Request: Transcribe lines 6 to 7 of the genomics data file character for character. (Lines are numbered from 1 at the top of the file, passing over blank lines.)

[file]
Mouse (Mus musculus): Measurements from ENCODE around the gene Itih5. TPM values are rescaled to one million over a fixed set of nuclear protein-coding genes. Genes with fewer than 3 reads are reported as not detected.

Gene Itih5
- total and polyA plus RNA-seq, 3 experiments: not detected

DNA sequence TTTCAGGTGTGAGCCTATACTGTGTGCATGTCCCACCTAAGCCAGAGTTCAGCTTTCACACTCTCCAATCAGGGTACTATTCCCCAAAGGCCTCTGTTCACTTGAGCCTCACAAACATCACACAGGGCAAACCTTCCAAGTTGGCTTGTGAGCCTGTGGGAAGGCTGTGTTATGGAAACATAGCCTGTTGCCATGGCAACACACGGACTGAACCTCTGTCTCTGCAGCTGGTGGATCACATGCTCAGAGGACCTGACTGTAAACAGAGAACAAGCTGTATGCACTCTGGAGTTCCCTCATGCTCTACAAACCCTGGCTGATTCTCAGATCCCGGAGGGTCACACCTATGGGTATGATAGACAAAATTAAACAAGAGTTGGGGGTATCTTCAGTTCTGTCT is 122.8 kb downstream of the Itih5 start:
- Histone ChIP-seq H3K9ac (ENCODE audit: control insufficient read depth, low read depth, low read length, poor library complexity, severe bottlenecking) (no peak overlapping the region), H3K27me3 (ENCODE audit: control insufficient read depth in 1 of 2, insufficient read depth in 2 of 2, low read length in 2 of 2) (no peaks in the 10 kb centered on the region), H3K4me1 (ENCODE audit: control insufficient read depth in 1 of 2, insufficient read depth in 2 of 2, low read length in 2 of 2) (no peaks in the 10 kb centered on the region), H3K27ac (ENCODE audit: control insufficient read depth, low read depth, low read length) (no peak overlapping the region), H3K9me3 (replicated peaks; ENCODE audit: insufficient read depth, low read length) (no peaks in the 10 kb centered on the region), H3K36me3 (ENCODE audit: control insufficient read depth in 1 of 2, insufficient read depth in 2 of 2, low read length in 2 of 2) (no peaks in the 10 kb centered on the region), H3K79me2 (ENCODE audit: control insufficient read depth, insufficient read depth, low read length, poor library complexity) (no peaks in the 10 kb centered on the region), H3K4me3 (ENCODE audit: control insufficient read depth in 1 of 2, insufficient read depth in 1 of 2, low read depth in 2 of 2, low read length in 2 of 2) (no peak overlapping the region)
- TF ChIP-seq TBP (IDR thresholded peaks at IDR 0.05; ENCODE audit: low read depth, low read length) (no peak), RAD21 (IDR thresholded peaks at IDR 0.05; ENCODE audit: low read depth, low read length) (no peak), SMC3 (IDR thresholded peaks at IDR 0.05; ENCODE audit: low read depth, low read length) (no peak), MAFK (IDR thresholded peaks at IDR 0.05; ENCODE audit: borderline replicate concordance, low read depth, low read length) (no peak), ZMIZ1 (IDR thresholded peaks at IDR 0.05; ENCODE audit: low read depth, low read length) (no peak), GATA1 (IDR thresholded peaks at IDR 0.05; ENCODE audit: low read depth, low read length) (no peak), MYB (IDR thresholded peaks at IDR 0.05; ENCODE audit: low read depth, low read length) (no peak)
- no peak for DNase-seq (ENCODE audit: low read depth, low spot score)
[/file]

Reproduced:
- TF ChIP-seq TBP (IDR thresholded peaks at IDR 0.05; ENCODE audit: low read depth, low read length) (no peak), RAD21 (IDR thresholded peaks at IDR 0.05; ENCODE audit: low read depth, low read length) (no peak), SMC3 (IDR thresholded peaks at IDR 0.05; ENCODE audit: low read depth, low read length) (no peak), MAFK (IDR thresholded peaks at IDR 0.05; ENCODE audit: borderline replicate concordance, low read depth, low read length) (no peak), ZMIZ1 (IDR thresholded peaks at IDR 0.05; ENCODE audit: low read depth, low read length) (no peak), GATA1 (IDR thresholded peaks at IDR 0.05; ENCODE audit: low read depth, low read length) (no peak), MYB (IDR thresholded peaks at IDR 0.05; ENCODE audit: low read depth, low read length) (no peak)
- no peak for DNase-seq (ENCODE audit: low read depth, low spot score)